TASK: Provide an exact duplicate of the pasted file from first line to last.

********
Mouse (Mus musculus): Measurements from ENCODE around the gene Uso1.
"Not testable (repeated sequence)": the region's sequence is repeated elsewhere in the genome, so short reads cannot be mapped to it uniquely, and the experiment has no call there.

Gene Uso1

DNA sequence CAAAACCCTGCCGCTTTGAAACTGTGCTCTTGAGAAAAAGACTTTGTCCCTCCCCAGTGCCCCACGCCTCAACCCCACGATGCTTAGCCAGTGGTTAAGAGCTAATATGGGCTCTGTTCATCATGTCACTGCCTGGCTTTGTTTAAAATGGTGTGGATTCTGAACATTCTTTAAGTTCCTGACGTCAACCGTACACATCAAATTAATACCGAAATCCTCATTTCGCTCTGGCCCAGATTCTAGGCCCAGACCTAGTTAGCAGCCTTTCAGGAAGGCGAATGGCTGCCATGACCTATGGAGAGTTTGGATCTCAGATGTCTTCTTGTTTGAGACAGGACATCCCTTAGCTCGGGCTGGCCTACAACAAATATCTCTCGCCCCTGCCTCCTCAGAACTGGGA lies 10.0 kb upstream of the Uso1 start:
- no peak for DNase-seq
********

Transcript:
Mouse (Mus musculus): Measurements from ENCODE around the gene Uso1.
"Not testable (repeated sequence)": the region's sequence is repeated elsewhere in the genome, so short reads cannot be mapped to it uniquely, and the experiment has no call there.

Gene Uso1

DNA sequence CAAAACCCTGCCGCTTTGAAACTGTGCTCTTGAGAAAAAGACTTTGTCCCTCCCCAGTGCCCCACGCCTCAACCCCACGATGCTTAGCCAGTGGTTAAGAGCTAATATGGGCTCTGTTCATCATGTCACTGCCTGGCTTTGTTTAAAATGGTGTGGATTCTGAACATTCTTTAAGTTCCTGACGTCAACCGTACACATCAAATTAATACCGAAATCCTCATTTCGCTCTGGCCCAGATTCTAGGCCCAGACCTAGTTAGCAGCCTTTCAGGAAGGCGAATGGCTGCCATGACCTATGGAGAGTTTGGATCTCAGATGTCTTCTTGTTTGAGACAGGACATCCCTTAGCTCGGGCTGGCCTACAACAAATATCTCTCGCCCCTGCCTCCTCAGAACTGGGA lies 10.0 kb upstream of the Uso1 start:
- no peak for DNase-seq